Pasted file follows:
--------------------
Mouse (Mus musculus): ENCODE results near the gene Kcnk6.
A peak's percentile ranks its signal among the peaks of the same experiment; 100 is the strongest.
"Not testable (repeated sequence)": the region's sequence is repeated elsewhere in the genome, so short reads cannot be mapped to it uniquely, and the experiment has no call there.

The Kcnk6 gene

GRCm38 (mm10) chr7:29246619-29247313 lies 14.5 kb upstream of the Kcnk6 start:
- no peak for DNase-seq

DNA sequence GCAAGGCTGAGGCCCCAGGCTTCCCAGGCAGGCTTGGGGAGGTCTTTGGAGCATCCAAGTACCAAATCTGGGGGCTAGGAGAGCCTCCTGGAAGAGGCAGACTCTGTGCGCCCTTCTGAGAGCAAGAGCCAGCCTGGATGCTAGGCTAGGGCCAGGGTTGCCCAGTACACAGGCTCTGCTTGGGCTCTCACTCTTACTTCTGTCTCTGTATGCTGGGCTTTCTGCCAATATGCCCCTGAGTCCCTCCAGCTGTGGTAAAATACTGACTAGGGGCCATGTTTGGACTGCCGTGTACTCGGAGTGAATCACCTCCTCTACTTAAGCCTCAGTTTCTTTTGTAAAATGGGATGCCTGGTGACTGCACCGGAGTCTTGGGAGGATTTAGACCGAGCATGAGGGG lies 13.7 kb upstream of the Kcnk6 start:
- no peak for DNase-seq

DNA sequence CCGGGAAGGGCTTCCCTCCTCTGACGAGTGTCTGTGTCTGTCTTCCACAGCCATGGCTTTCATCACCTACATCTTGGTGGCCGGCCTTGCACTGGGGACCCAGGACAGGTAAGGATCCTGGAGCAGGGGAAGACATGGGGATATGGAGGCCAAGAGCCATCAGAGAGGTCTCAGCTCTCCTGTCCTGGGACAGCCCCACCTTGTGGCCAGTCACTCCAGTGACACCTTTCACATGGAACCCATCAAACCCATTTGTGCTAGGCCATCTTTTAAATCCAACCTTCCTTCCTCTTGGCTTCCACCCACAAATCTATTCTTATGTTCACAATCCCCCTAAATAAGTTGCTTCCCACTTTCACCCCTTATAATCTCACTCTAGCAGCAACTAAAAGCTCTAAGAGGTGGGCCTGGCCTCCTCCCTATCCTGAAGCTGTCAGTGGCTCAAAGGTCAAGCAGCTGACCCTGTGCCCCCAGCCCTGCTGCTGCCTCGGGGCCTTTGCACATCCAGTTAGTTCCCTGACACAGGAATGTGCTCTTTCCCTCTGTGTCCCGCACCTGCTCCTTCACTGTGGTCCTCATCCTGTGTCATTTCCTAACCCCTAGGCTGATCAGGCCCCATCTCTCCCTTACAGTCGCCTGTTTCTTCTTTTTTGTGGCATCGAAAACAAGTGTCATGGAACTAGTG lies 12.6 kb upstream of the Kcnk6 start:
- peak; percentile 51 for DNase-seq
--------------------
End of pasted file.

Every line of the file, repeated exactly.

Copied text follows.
Mouse (Mus musculus): ENCODE results near the gene Kcnk6.
A peak's percentile ranks its signal among the peaks of the same experiment; 100 is the strongest.
"Not testable (repeated sequence)": the region's sequence is repeated elsewhere in the genome, so short reads cannot be mapped to it uniquely, and the experiment has no call there.

The Kcnk6 gene

GRCm38 (mm10) chr7:29246619-29247313 lies 14.5 kb upstream of the Kcnk6 start:
- no peak for DNase-seq

DNA sequence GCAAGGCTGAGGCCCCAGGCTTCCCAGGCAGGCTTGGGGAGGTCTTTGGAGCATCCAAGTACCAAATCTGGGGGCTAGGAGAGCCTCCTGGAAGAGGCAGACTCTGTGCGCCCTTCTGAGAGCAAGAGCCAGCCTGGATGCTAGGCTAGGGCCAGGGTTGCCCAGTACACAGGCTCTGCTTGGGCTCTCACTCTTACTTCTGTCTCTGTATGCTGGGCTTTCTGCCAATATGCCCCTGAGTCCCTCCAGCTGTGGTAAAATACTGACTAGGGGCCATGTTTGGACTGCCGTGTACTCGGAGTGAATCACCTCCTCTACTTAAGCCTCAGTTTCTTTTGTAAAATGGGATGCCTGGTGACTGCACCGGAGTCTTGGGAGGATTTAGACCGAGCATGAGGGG lies 13.7 kb upstream of the Kcnk6 start:
- no peak for DNase-seq

DNA sequence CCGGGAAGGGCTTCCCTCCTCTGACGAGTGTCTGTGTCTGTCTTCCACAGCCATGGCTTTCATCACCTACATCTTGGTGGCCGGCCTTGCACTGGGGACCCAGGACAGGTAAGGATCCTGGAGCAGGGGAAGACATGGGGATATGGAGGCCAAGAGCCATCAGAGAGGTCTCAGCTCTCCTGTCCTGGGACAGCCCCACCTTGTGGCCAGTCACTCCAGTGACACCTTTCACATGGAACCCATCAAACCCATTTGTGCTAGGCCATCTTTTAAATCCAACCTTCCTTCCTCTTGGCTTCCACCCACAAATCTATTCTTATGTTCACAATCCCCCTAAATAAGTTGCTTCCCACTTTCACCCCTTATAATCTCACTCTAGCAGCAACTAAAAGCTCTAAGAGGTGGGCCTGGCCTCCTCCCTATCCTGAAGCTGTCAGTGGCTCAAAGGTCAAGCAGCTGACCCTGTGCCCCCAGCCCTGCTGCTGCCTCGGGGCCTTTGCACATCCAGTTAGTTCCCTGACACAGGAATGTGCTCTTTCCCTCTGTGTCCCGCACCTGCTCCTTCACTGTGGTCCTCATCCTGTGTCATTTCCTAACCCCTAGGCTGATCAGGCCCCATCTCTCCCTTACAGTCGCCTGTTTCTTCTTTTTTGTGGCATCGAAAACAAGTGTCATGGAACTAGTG lies 12.6 kb upstream of the Kcnk6 start:
- peak; percentile 51 for DNase-seq